The Chilean miners stranded down their mine gives an example that OTs can use to communicate the value of occupation.
In a recent BBC article, here, Dr James Thompson, a psychology lecturer at University College London made the point that the priority was not to send anti-depressants to manage a situation but rather that;
“What they need is food and supplies and then systems building up and then to be given tasks to keep them busy.
“Maybe send down some equipment to give them something to do and to keep them involved.”
What a succinct and dramatic way of demonstrating the therapeutic role of occupation.
We now invite you to join us for a complimentary CPD training session on Thursday 30th September. We shall be running the presentation twice, at 1pm and again at the early evening slot of 7pm.
The topic will be a new 1 hour course “Communication in Occupational Therapy” exploring how we communicate with our clients and colleagues and the problems we encounter.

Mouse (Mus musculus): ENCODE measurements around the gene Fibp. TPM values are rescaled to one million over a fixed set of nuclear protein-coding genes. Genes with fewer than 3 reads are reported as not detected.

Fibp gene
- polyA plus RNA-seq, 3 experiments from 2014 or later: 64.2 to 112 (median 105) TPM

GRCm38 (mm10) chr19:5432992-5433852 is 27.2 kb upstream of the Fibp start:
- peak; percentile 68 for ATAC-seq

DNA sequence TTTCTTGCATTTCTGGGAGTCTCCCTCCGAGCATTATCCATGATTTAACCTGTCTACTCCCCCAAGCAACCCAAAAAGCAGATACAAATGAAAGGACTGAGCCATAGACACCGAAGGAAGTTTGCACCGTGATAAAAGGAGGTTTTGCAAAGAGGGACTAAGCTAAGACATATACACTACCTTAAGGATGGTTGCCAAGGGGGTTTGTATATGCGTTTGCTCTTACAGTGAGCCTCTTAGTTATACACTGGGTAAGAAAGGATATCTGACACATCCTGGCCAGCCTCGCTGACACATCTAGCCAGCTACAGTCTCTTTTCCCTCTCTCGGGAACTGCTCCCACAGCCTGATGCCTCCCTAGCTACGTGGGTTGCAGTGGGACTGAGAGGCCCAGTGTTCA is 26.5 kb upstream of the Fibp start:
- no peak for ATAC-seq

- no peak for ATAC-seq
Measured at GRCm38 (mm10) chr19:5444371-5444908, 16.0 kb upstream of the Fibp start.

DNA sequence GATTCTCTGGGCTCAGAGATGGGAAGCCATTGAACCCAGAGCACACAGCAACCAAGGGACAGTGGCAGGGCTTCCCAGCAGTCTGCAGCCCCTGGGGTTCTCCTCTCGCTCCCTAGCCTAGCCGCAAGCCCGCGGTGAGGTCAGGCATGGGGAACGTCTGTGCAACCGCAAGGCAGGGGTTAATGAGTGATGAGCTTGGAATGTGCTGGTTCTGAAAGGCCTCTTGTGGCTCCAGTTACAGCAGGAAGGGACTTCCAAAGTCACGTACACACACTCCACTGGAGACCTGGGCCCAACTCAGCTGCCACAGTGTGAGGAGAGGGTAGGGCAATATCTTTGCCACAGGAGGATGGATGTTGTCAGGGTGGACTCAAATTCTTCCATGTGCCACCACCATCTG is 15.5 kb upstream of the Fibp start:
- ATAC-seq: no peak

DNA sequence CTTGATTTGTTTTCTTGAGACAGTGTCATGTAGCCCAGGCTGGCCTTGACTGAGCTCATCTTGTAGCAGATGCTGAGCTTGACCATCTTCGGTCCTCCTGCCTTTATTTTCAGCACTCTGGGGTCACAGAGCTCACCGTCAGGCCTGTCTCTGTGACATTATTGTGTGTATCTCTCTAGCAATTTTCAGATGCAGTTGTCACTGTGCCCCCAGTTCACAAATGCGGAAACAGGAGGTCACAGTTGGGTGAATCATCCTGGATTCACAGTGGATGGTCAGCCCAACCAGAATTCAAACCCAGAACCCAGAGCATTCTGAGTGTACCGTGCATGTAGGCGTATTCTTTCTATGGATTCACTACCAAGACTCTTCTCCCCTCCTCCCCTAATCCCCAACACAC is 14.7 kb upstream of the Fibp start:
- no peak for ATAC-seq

This presentation is packed with stories and practical advice and will enable you to communicate more effectively to save time and improve relationships in your practice.
Attendees will be sent a 1 hour CPD certificate to confirm their participation and supporting notes.
We look forward to sharing this session with you.
There are a great couple of posts over at the A Voice In The OT Wilderness blog.
Part one is here.
Part two is here.
The story revolves around a conflict arising from a client’s non-compliance with a specified art exercise. When asked to create a collage, one user, instead, created a 3D model.
This was used by one observer as evidence of that client’s “defiance” – a chilling thought redolent of One Flew Over The Cuckoo’s Nest. There was a fascinating reason however for the deviation between the expectation of the observer and the interpretation and actions of the client.
The story reminds us that although we might be absolutely clear about communicating what we are asking clients to do, they, being the recipient of the message, receive the message and interpret it through their own filters.
Those filters are, in turn, shaped and coloured by their life experiences.
Go to Allie Hafez’ A Voice In The OT Wilderness blog now and read the story for yourself.
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